Why Game 3 feels like Game 7 for Dodgers

October 14th, 2020

The Dodgers will play a Game 3 on Wednesday night against the Braves that will feel like a Game 7 for them, one that feels as big and important as any postseason game they’ve played since they won their last World Series in 1988. No team came into this postseason with more pressure or expectations than the Dodgers -- not even the Yankees. Now they are in an 0-2 hole, even after the scare they gave the Braves in the bottom of the ninth of Game 2.

If the Dodgers lose on Wednesday night, it is as good as losing their season, unless you see them as the second coming of the 2004 Red Sox. The Yankees were really good in ’04 on their way to getting ahead 3-0 in the American League Championship Series that is a part of baseball legend now. They were 6-1 that October before the sky came crashing down on them. The Braves are 7-0 in the postseason of 2020.

This isn’t an official elimination game for Dodgers. It just feels like one.

Everybody knows what has happened to the Dodgers over the past few years. They lost Game 7 to the Astros in the 2017 World Series. Lost another World Series to the Red Sox the next year. Then they lost Game 5 of the NLDS to the Nationals last October when Clayton Kershaw, out of the bullpen, could not hold a 3-1, eighth-inning lead.

A year later, Dave Roberts is just hoping the Dodgers can get a game on Wednesday, so he can get to for Game 4 (if Kershaw has recovered from back spasms), and ask him to get the NLCS even. As much as any of them, it is the great Kershaw, the best pitcher the Dodgers have had since Sandy Koufax, who has been the face of so much Dodgers postseason heartbreak in this time when they have won eight NL West titles in a row.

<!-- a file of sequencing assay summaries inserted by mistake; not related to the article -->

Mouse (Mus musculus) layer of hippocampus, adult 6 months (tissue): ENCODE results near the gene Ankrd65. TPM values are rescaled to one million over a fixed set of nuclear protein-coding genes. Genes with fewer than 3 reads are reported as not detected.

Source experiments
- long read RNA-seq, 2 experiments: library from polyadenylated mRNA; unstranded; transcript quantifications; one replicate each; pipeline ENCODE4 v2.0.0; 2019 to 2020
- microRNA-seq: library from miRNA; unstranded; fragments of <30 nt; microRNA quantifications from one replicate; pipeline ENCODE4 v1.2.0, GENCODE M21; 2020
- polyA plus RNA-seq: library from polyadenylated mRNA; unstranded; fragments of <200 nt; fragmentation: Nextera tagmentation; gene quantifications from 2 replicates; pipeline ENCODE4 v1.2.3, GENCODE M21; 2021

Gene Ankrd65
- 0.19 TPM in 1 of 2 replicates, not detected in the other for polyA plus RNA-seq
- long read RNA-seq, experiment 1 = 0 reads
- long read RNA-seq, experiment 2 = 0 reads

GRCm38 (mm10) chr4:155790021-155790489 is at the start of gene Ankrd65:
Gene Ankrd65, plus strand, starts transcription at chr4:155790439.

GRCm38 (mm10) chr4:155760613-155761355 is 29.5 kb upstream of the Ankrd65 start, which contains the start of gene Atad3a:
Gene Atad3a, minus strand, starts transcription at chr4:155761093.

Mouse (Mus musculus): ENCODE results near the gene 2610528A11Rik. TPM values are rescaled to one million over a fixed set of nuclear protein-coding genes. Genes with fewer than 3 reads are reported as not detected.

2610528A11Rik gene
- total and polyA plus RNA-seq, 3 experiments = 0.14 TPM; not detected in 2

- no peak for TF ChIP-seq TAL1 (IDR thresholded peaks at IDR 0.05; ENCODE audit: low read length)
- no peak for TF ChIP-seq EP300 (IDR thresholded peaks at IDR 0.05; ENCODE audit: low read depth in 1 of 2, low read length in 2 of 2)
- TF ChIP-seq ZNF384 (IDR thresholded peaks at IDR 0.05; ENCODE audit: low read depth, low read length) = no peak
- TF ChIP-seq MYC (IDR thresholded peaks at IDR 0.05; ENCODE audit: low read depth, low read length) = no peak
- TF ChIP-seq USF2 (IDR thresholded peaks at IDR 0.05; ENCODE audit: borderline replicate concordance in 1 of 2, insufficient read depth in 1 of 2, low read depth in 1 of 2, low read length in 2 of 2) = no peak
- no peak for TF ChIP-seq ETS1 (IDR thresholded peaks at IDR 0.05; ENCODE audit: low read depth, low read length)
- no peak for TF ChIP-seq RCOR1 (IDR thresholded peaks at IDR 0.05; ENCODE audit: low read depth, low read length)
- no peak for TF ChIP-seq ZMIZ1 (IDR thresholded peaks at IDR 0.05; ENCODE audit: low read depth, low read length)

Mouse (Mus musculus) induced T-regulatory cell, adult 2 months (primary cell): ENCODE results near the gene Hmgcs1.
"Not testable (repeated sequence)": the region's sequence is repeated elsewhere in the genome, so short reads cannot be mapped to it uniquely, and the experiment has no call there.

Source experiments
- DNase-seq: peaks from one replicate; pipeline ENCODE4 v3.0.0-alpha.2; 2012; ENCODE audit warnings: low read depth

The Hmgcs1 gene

After all the games the Dodgers have won, after winning 106 a year ago and getting more wins in the short season than anybody else, now they just need to get one game.

“What might be happening to [the Dodgers] has happened a lot,” former Yankee Paul O’Neill was saying on Wednesday morning. “I don’t know if that’s the monster they’re fighting, at the same time they’re fighting the Braves.”

O’Neill was on a team once that fell behind the Atlanta Braves in October. It was in the 1996 World Series, and the Yankees were trying to win their first Series since 1978. It wasn’t as long a drought as the Dodgers have waited for another once since ’88. It just felt even longer in Yankees years. The Yankees finally made it back, and then they not only lost the first two games to the Braves, they lost them at Yankee Stadium.

“You try to tell yourself that you just need to win one game,” O’Neill said. “But when you feel like you’re basically playing for your season, there’s a sense of desperation that you can’t avoid.”

O’Neill paused.

“And as good as the Dodgers are,” he said, “they have had a history of this at this time of year.”

I asked him if it’s possible that the Dodgers ninth-inning comeback in Game 2, one that didn’t end until grounded out with on third and representing the tying run, might turn out to be a place in the series where the Dodgers stuck their flag in the ground.

“I was never one to look at a comeback that came up short that way,” O’Neill said. “I just walked away from games like that frustrated.”

He knows from his own experience that you can come back from 0-2 down, because his Yankees ended up doing that in 1996. Joe Torre gave the ball to David Cone for Game 3 and Cone gave Torre six innings of one-run ball in what Cone would later call “the biggest game of my life.” Before the Yankees left Atlanta, O’Neill -- playing on a bad leg -- made the biggest catch of his life, ending a 1-0 Game 5 by catching up with a ball hit by Luis Polonia in front of the right-field wall at old Atlanta-Fulton County Stadium. The Yankees then went back to New York and won Game 6. They had climbed out of that hole to win four in a row.

“I will say this about the Braves, as good as things look right now,” O’Neill said. “Winning those last two games is hard.”

The Dodgers are only looking to win one right now. Game 7 comes early for them. Not just playing the Braves. Playing those monsters O’Neill talked about.